As I described here, this is the weekend that the Treasury and the Federal Reserve decided to stop bailing everyone out. Secretary Paulson has been hinting for weeks now that we have to let capitalism work the way God intended it to. Which means: if you screw up, you die.
This is what we free-market conservatives have been saying we wanted all along, folks. We’ll be getting a chance to eat our own dog food. On balance, I have to say it’s a good thing… I hope.
We are now going to see the unwinding of the 158-year-old broker-dealer Lehman Brothers. The regulators are going to try this another way, and they decided to let Lehman die without the benefit of an overt and specific public bailout, as had been the case with Bear Stearns and Fannie Mae/Freddie Mac.
Lehman, which had been the fourth-largest Wall Street broker-dealer, will declare bankruptcy. Meanwhile, the third-largest, Merrill Lynch, will be acquired by Bank of America in a deal that values Merrill at about half what it was worth a year ago. The last two left standing, Morgan Stanley and Goldman Sachs, are strong and not in danger. (Not today, anyway.)
The AIG Companies, an insurance-holding group, is said to have sought a bridge loan from the Fed, as it seeks to raise desperately-needed capital by selling assets. AIG has sold a large amount of credit-default swaps, many of which may be triggered in the next few hours and days.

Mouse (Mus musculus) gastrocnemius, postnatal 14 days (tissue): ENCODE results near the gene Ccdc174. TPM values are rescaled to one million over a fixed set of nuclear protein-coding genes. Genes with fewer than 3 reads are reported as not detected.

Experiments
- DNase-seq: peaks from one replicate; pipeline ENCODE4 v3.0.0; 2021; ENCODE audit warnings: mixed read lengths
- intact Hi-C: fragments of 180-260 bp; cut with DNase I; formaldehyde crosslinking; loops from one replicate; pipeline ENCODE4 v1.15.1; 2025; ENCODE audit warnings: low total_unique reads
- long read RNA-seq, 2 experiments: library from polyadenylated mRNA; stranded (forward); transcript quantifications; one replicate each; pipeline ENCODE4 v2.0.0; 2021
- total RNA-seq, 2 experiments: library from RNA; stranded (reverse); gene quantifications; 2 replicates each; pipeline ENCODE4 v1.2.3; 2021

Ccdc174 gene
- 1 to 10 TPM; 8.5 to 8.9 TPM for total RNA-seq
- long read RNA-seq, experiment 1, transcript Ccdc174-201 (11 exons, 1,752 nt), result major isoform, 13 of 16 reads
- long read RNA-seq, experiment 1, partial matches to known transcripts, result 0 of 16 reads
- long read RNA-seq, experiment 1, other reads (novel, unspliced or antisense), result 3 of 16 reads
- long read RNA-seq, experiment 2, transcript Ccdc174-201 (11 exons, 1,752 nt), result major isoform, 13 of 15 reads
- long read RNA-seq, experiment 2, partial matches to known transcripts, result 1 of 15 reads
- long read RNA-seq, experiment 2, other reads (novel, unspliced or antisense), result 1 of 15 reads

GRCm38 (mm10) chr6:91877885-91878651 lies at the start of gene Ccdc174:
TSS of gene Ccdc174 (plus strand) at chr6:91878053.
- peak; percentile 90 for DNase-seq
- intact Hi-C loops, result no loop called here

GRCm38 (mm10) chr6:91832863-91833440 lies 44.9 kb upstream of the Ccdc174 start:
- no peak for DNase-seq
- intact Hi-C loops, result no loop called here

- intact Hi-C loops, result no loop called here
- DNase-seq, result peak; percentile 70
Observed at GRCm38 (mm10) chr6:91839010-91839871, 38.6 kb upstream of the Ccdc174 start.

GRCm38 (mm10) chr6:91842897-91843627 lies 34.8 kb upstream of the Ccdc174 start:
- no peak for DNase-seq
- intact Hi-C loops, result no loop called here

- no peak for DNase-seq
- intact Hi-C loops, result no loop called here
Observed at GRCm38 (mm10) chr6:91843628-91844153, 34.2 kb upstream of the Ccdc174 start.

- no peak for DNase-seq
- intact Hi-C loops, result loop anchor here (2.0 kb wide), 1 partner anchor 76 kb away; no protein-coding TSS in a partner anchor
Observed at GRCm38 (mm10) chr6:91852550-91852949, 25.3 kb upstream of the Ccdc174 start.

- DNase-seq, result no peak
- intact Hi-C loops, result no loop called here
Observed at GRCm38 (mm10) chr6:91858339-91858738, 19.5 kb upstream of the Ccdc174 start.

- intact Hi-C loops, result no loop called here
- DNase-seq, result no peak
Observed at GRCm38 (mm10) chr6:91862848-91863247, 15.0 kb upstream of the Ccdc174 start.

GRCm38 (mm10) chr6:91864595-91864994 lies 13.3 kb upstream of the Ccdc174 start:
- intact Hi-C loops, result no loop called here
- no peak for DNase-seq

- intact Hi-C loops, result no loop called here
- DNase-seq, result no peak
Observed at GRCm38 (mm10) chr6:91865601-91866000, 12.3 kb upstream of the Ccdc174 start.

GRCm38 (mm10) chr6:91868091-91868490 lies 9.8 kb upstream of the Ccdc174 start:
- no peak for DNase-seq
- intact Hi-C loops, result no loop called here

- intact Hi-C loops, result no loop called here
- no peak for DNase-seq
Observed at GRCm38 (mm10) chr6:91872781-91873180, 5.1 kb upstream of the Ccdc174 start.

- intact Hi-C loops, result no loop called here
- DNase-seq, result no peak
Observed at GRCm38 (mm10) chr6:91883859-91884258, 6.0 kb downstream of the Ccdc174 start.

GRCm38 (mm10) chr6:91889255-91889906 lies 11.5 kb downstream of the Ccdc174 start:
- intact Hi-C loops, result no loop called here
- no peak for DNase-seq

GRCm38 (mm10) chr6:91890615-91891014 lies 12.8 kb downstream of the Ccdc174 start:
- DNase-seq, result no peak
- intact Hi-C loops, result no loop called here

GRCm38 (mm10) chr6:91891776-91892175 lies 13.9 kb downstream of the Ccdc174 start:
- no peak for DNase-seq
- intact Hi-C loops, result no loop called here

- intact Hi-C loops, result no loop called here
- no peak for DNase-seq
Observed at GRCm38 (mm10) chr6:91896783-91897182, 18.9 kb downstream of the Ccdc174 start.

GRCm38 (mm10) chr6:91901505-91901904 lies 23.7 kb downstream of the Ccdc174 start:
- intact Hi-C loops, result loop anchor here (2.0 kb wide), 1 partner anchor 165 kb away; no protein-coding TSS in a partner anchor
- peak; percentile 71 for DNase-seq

There have been reports that Merrill was ordered to sell itself, by authorities at the Fed. If so, someone must have wanted to pull off all the scabs at once. The blood is running in Wall Street this morning.
The Federal Reserve did announce last night that its various emergency-liquidity facilities would be significantly broadened and expanded in scope. If you’re so inclined (and I am), you can consider this another kind of bailout. But the Treasury and the Fed both refused to give Wall Street what the latter were looking for, which is an explicit public guarantee of Lehman’s distressed assets. It’s a completely new chapter in the Panic of 2007. (And 2008. And 200…)
Whether Lehman’s assets and trading positions are liquidated in an orderly or disorderly fashion will determine the tone of the next few weeks in financial markets.
And it could also determine the tone of the real-world economy, of jobs, goods and services, for the next year or more.
This morning, more or less as expected, markets are in shock. China and Japan didn’t trade overnight due to national holidays. Singapore, Taiwan and the Phillipines all saw sharp losses in their stock markets. European stocks are also sharply lower, and US stocks in Europe are trading several percent down. Best guess, US stocks will lose at least a few hundred points today.
US Treasury securities, meanwhile, are on the biggest rally in months. The dollar opened weaker overseas but has steadied. European and British monetary authorities have announced that they’re ready to support their money markets aggressively, should the need arise.
Hang on tight, everyone. This is a hurricane warning.